TX-30: Attorney Taj Clayton, who had been weighing a bid since October, formally entered the Democratic primary to take on veteran Rep. Eddie Bernice Johnson. This may actually be the move that saves Johnson's bacon, though, since she was already facing a challenge from state Rep. Barbara Mallory Caraway. As seasoned observers know, every office-holder facing a fight for survival in their own party's primary wants to face at least two opponents—and never just one—so that anti-incumbent votes are more likely to get split multiple ways. Johnson, though, is 76 years old and has never had to deal with a serious re-election campaign in her two decades as a member of Congress, so I'd say she's still vulnerable.

TX-35: As expected, Dem ex-Rep. Ciro Rodriguez formally filed paperwork with the FEC to seek the new seat in TX-35, something he indicated he'd do when Rep. Charlie Gonzalez announced his retirement a couple of weeks ago. If you're wondering about what one event has to do with the other, it's because state Sen. Joaquin Castro, who had been running in the 35th, switched over to the 20th after Gonzalez said he wouldn't seek another term. That freed up the 35th for Ciro, though I'd be surprised if there isn't a very competitive primary there. And one side-note: Greg Giroux notes that the only current member of the House with three non-consecutive tenures is Ron Paul, something that Ciro is also trying to accomplish.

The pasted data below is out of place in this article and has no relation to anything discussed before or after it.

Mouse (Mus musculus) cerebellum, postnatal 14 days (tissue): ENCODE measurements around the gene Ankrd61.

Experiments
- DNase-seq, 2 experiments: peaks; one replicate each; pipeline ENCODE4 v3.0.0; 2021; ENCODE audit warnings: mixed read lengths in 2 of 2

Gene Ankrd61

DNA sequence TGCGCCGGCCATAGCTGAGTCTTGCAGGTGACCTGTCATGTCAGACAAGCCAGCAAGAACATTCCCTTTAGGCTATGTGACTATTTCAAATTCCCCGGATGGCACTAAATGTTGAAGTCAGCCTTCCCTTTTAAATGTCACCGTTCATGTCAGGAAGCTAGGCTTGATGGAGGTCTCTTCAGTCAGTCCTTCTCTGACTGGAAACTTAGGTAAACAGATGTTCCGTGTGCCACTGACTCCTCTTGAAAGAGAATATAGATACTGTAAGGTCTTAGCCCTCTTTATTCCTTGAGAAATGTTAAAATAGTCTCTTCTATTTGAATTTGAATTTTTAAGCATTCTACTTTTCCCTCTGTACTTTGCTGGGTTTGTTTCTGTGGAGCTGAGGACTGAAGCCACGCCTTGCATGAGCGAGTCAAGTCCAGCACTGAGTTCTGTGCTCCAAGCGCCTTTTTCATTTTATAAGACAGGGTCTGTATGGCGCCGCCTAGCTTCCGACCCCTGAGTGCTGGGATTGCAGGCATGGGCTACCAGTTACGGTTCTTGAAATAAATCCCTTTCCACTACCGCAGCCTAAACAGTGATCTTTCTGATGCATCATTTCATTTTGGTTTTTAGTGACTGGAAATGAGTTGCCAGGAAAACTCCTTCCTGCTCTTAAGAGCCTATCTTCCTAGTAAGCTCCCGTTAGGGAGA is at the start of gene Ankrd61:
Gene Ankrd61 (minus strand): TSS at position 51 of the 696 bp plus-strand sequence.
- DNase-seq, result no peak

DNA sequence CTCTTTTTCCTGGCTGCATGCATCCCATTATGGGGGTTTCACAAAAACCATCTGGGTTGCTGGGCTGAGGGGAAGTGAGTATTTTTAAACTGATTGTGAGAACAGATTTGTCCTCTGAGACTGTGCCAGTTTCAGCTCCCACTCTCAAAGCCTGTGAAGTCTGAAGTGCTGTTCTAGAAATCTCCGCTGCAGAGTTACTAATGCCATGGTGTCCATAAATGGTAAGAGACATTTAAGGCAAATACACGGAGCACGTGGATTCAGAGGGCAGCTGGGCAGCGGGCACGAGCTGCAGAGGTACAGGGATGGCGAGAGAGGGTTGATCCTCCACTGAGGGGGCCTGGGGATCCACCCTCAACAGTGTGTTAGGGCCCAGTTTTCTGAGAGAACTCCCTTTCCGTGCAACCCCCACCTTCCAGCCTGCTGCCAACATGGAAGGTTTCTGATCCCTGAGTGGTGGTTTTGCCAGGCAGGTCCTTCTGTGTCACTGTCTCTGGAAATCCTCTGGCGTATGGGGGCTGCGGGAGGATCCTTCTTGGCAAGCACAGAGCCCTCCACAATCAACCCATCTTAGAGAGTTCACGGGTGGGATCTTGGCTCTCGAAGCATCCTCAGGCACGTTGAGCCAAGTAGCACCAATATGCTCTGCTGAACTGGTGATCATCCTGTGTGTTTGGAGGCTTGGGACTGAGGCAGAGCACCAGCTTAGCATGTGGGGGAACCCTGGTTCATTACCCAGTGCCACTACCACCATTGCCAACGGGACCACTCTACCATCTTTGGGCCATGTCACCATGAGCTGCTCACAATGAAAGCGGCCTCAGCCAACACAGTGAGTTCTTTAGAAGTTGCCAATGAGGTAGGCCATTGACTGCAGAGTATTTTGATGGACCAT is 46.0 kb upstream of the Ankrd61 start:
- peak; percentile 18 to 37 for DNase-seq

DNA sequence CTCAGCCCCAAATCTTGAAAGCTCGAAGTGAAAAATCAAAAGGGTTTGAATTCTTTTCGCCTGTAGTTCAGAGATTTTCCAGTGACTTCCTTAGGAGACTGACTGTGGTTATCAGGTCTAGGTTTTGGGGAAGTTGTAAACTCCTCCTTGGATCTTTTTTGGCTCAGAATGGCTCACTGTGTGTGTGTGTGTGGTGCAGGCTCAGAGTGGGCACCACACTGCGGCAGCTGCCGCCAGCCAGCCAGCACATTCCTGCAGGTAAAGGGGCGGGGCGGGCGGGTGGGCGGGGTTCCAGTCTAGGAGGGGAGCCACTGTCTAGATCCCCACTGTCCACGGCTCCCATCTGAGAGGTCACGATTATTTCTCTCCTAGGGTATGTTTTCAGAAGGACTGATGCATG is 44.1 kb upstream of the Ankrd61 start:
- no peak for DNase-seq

WI-02: A good score for state Rep. Mark Pocan, who just secured the backing of a couple of local AFSCME councils in his bid for the Democratic nomination to replace Rep. Tammy Baldwin, who of course is running for Senate. Pocan's chief rival in the race is fellow state Rep. Kelda Roys.

Grab Bag:

DGA: The Democratic Governors Association just re-elected Maryland Gov. Martin O'Malley to a second year-long term as chair of the organization.

Florida: PPP's out with a batch of Florida miscellany, the usual pile of sports-n-odds-n-ends.

Polls: With countless media outfits ramping up their polling operations in anticipation of the GOP presidential primaries, the number of polls coming out every day is fast turning into a flood. But you can get a handle on it all thanks to our new feature, the Daily Kos Elections Polling Wrap, which summarizes every new presidential poll released in the previous 24 hours. You can generally expect it to go live in the late evening (East Coast time) each weeknight, and you can also follow it with our new tag, DKE 2012 Polling Wrap.